American Geographical Society Councilor Dr. Antoinette WinklerPrins has spent her career in academia conducting research on and teaching about smallholder agriculture, soil science, and environmental knowledge mainly in the developing world, with a particular focus on Amazonia. Since 2014 she has been the Director for the Environmental Programs, which include MS degrees in GIS, energy policy and climate change, and environmental sciences, at the Johns Hopkins University Washington D.C. Center. She currently works primarily as an administrator, but also teaches both graduate and undergraduate courses on food systems and urban sustainability.
Prior to joining Johns Hopkins, Antoinette was a Program Director at the National Science Foundation, directing the Geography and Spatial Sciences Program for three years. While at NSF she was responsible for managing the award competitions that provided funding to scientists and doctoral students in the field of geography and spatial sciences. Antoinette was a faculty member in the Department of Geography at Michigan State University for over 10 years. There her research focused primarily on questions agriculture, agrobiodiversity, and soil use in the Brazilian Amazon. She also advised several doctoral students working across the developing world.
Antoinette’s interest in international development was inspired by her international upbringing, as she moved around a lot as a child while her parents were working for the Dutch foreign service. She originally studied urban geography and urban planning at the University of Michigan with the intention of pursuing a career in urban planning, but eventually decided she was more interested in conducting research on environmental and development issues in the Global South. She spent a number of years of her childhood living in Brazil and learned Portuguese, which prompted her to return to the region for her doctoral research in geography while at the University of Wisconsin-Madison. She became interested in soil science and its effect on the Amazon’s agricultural potential, and ended up getting a minor in soil science along with her PhD.
While her own research has been focused on Latin America, Antoinette has advised students who have worked in a variety of regions including Sub-Saharan Africa and the United States. These experiences exposed her to more cross-regional analysis and she discussed how she believes this is parallel to the changing nature of the field of geography. She explained that traditionally the study of geography often required academics to specialize in a certain region, and geography departments were organized around them, with regional course such as “The Geography of Latin America” or “The Geography of Sub-Saharan Africa.” Nowadays, it is more common for geography courses to focus on themes, where faculty and students can draw from a variety of regions, which speaks to the globalization of the world and on the importance of cross-regional comparison and collaboration. For example, Antoinette had conducted work on urban agriculture in Amazonia, and then collaborated with one of her doctoral students in a study of urban sack gardening in the Kibera slums of Nairobi, Kenya, and they discovered that similar benefits of community building and tolerance were accrued from the organization of community gardens in the United States and the global north, signifying the potential for mutual benefits in exchange and learning.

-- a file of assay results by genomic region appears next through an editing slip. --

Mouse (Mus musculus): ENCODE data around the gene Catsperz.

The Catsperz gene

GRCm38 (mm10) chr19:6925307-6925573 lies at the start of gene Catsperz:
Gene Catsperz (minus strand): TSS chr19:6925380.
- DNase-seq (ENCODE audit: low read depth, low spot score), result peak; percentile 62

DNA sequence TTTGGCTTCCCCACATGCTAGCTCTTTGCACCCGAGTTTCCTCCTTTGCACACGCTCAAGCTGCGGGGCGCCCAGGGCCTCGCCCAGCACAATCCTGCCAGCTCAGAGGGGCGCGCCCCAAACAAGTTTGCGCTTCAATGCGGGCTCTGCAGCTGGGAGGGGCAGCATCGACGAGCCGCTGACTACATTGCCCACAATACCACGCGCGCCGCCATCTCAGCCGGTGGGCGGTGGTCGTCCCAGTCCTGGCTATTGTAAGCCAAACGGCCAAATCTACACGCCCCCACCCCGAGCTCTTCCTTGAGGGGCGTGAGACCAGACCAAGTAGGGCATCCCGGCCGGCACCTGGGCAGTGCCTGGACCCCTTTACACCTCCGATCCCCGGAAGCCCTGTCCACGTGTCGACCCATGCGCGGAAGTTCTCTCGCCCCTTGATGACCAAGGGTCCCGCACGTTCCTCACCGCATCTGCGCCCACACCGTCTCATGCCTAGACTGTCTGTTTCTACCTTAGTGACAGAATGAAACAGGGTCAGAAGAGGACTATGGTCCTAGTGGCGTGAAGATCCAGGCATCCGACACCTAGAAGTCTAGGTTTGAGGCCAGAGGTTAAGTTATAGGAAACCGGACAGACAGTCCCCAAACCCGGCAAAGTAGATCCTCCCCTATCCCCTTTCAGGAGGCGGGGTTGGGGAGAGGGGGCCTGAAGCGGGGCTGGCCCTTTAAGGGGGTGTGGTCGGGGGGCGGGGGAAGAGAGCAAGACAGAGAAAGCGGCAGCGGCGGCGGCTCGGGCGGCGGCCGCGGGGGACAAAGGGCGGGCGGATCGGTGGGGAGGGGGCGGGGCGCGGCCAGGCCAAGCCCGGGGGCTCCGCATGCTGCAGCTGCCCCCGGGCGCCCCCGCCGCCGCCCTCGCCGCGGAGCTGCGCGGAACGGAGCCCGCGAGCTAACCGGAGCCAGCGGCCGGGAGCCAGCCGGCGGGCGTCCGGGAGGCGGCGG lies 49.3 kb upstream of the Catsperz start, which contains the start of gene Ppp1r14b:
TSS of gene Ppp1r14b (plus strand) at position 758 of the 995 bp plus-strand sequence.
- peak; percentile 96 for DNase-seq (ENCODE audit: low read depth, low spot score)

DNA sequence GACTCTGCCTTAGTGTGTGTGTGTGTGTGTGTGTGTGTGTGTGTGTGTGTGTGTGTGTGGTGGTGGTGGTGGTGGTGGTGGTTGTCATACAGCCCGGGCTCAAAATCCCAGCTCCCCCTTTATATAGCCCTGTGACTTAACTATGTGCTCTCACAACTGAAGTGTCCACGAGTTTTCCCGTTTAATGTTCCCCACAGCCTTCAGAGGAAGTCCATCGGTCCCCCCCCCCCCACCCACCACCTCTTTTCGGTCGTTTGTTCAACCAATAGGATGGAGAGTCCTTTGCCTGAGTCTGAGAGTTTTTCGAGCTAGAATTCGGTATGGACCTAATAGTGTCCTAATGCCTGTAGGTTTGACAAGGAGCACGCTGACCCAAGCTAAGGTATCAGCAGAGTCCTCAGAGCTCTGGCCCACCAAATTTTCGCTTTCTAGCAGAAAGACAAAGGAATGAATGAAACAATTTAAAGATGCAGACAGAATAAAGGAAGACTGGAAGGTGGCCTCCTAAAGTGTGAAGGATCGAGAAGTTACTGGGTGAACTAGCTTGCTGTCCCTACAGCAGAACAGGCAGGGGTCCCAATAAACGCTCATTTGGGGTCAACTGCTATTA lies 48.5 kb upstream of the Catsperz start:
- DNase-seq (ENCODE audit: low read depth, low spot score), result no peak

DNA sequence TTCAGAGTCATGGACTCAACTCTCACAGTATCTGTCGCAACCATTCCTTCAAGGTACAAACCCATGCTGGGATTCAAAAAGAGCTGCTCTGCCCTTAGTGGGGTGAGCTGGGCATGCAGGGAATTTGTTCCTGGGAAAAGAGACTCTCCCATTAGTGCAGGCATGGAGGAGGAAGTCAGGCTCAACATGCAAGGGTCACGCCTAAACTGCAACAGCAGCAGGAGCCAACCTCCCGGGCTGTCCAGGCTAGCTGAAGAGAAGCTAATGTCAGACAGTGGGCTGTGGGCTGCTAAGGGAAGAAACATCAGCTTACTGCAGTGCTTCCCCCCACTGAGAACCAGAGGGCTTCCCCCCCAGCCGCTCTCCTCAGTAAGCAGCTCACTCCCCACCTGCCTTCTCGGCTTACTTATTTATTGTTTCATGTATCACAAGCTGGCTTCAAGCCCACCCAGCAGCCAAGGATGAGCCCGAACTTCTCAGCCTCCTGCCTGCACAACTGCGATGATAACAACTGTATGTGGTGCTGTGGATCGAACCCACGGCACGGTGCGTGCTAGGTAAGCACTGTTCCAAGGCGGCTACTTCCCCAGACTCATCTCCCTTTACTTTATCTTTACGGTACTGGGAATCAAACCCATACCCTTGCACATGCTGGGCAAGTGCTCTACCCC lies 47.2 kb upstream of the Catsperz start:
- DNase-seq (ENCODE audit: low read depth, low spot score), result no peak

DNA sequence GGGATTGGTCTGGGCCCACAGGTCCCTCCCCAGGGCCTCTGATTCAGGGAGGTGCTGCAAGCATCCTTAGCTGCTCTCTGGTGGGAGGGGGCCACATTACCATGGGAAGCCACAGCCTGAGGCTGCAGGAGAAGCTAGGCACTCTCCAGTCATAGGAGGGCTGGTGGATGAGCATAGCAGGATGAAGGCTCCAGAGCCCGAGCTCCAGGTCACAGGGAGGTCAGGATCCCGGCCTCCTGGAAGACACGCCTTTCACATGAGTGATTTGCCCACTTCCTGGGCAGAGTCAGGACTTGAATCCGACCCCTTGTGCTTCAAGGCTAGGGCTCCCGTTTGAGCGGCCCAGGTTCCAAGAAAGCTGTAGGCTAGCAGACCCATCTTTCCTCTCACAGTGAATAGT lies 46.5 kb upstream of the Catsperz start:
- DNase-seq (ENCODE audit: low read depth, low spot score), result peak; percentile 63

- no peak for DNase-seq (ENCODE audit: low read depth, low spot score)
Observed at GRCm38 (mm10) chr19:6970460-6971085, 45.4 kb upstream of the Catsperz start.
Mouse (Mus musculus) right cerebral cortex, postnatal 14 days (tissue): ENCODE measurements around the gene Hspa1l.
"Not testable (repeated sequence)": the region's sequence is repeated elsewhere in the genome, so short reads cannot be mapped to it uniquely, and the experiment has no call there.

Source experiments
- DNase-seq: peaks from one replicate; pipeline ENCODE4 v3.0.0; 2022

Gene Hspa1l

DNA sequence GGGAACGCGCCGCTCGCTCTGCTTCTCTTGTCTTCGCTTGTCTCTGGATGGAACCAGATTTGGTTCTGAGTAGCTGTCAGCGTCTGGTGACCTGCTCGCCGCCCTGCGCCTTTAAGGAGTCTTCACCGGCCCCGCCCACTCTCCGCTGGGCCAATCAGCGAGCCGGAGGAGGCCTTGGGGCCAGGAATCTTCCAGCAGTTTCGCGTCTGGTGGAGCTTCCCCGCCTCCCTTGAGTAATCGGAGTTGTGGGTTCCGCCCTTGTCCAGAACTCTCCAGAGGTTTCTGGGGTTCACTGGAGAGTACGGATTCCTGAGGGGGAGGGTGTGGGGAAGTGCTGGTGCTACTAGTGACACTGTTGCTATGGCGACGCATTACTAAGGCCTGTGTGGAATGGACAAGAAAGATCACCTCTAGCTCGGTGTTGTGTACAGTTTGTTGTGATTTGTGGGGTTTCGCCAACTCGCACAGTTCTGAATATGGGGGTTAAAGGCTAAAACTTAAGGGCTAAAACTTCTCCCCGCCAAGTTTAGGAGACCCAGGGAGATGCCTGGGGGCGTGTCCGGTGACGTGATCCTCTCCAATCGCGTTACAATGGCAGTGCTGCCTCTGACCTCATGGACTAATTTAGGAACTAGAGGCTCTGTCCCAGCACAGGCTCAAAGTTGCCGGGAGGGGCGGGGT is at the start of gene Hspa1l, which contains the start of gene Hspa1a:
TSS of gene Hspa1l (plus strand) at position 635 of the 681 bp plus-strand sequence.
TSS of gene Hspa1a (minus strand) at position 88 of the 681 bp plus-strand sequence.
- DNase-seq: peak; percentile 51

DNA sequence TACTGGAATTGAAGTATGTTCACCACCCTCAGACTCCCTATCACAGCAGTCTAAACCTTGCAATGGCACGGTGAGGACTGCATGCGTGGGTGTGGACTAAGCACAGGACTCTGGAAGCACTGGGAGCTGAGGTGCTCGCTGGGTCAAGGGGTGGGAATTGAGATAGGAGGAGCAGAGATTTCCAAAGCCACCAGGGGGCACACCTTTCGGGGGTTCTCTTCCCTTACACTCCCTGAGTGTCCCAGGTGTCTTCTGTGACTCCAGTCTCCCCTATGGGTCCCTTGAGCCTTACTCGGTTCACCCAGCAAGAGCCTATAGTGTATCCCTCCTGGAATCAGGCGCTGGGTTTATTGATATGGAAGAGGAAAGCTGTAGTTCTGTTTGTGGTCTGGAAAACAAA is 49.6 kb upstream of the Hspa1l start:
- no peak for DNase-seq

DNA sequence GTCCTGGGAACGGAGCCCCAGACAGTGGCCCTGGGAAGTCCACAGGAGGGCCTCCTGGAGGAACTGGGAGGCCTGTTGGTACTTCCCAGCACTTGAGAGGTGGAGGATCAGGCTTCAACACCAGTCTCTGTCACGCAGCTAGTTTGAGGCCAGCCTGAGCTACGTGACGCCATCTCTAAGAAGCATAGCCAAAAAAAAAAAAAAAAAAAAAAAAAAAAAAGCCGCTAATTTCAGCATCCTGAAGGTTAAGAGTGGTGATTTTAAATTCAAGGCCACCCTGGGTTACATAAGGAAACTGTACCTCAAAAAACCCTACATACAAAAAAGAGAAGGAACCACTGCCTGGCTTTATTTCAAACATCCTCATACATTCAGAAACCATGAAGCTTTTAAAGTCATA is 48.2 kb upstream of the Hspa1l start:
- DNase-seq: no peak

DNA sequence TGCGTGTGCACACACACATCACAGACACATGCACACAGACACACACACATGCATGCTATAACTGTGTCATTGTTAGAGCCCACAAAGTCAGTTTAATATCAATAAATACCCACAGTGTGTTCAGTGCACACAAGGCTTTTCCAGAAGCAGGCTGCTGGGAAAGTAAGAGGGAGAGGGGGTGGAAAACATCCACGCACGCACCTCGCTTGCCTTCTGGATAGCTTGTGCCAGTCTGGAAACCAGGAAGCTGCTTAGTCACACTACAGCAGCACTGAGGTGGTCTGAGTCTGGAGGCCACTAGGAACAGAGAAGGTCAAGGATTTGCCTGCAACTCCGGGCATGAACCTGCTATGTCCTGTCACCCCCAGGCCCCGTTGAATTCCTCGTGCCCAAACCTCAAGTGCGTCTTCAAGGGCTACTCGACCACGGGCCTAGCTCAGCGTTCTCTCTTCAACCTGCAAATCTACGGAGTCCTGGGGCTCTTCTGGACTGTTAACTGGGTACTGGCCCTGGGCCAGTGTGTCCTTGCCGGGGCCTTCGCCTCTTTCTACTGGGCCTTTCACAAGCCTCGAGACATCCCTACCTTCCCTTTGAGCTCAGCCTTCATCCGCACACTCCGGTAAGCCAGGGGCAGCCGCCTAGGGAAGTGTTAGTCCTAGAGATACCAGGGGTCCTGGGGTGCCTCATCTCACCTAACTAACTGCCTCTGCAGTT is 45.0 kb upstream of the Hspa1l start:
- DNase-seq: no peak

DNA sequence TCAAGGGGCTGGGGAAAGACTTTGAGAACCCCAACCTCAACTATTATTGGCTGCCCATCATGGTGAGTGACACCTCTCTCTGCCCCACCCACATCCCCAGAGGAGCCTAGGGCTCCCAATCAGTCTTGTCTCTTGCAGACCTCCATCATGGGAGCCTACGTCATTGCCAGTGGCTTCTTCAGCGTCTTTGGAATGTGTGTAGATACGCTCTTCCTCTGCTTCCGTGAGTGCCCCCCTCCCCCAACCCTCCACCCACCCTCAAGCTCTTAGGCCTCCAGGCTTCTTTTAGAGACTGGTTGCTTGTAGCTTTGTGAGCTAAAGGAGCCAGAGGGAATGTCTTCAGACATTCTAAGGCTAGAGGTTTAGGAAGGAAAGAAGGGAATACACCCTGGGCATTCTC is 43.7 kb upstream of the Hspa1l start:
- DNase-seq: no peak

This comparative work has helped return Antoinette to her urban roots, by focusing on urban agriculture. She is currently editing a book titled “Global Urban Agriculture: Convergence of Theory and Practice,” for which she is writing the introductory and concluding chapters discussing the similarities and differences between urban agriculture systems around the world. She believes the urban/rural dichotomy in agriculture is no longer as extensive, since local food movements are picking up in the Global North and supporting smallholder farmers in and around cities who were previously threatened by large-scale industrial agriculture. In the Global South, on the other hand, urban agriculture continues as increasing numbers of people are moving to cities and bringing their agricultural skills along with them. She has noted this first-hand as she followed rural farmers she worked with in the Brazilian Amazon who are now increasingly migrating to urban areas.
Currently, with a grant from the National Geographic Society, Antoinette is conducting research with Mexican collaborators on the cultural landscapes and political ecology of the global supply chain of abalone and lobster fishing from Baja California, Mexico, to East Asia. In the future Antoinette hopes to do research on the Shenandoah Valley near Washington D.C. in particular to understand the ways in which smallholder vegetable growers, pig farmers, and organic food producers have been able to survive as the result of the “food to table” movement in urban centers. She also hopes to write a theoretical piece on the reasons why the Amazon River region did not become a center of population in the same way that most major rivers basin around the world, like the Nile, Mississippi, Rhine, or Fertile Crescent did, moving beyond basic explanations of tropical climate and soil which have largely been disproven.
Antoinette’s passion and contributions to the field of Geography in the areas of smallholder agriculture, soil science, and environmental knowledge are truly inspiring and admirable. The American Geographical Society is extremely proud of her continued work in these areas and we look forward to seeing what she will be up to next!
By: Christopher Ewell, AGS on August 3, 2015